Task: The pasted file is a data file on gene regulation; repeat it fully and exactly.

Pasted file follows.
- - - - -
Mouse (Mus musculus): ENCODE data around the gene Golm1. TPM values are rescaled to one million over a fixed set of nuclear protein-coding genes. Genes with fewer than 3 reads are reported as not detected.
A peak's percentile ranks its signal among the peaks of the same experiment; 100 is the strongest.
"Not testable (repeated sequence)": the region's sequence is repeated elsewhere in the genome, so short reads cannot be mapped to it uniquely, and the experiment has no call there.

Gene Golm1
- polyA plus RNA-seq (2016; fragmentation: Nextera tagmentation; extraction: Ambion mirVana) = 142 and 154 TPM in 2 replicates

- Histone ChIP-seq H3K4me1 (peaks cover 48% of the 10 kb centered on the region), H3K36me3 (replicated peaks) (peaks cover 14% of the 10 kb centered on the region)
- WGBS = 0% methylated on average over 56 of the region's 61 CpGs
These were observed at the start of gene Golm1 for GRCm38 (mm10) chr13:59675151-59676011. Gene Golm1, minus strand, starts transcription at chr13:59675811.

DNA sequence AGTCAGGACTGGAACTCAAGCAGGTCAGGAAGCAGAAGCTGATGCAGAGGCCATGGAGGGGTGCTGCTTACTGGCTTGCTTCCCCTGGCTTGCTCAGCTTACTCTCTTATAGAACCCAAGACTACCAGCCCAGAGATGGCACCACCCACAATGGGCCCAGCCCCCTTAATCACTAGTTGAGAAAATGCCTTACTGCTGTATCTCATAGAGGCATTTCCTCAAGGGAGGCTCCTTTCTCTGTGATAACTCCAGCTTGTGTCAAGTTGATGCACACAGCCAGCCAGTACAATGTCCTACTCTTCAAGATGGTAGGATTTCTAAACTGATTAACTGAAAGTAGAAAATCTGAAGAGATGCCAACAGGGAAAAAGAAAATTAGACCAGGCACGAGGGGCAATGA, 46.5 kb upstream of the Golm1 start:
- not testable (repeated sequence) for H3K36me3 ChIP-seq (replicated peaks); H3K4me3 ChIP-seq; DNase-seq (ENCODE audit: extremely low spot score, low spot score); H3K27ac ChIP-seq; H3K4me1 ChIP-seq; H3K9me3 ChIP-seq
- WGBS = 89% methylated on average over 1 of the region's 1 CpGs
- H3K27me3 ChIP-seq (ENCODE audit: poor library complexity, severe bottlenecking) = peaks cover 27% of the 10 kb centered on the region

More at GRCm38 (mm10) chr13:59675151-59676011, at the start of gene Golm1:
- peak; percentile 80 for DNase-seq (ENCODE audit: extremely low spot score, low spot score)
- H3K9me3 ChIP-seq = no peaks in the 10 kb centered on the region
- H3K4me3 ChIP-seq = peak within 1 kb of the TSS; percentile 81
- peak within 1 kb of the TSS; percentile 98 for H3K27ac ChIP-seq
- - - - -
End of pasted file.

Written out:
Mouse (Mus musculus): ENCODE data around the gene Golm1. TPM values are rescaled to one million over a fixed set of nuclear protein-coding genes. Genes with fewer than 3 reads are reported as not detected.
A peak's percentile ranks its signal among the peaks of the same experiment; 100 is the strongest.
"Not testable (repeated sequence)": the region's sequence is repeated elsewhere in the genome, so short reads cannot be mapped to it uniquely, and the experiment has no call there.

Gene Golm1
- polyA plus RNA-seq (2016; fragmentation: Nextera tagmentation; extraction: Ambion mirVana) = 142 and 154 TPM in 2 replicates

- Histone ChIP-seq H3K4me1 (peaks cover 48% of the 10 kb centered on the region), H3K36me3 (replicated peaks) (peaks cover 14% of the 10 kb centered on the region)
- WGBS = 0% methylated on average over 56 of the region's 61 CpGs
These were observed at the start of gene Golm1 for GRCm38 (mm10) chr13:59675151-59676011. Gene Golm1, minus strand, starts transcription at chr13:59675811.

DNA sequence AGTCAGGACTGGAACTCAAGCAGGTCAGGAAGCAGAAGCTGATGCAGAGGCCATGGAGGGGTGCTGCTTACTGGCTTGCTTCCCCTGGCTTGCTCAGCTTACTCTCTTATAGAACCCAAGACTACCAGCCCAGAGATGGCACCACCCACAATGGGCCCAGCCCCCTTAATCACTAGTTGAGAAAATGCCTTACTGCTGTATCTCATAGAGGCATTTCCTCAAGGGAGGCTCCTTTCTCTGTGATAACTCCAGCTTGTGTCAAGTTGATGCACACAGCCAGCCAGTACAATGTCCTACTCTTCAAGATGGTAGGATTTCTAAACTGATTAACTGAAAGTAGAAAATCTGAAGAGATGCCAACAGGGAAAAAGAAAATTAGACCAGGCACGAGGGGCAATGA, 46.5 kb upstream of the Golm1 start:
- not testable (repeated sequence) for H3K36me3 ChIP-seq (replicated peaks); H3K4me3 ChIP-seq; DNase-seq (ENCODE audit: extremely low spot score, low spot score); H3K27ac ChIP-seq; H3K4me1 ChIP-seq; H3K9me3 ChIP-seq
- WGBS = 89% methylated on average over 1 of the region's 1 CpGs
- H3K27me3 ChIP-seq (ENCODE audit: poor library complexity, severe bottlenecking) = peaks cover 27% of the 10 kb centered on the region

More at GRCm38 (mm10) chr13:59675151-59676011, at the start of gene Golm1:
- peak; percentile 80 for DNase-seq (ENCODE audit: extremely low spot score, low spot score)
- H3K9me3 ChIP-seq = no peaks in the 10 kb centered on the region
- H3K4me3 ChIP-seq = peak within 1 kb of the TSS; percentile 81
- peak within 1 kb of the TSS; percentile 98 for H3K27ac ChIP-seq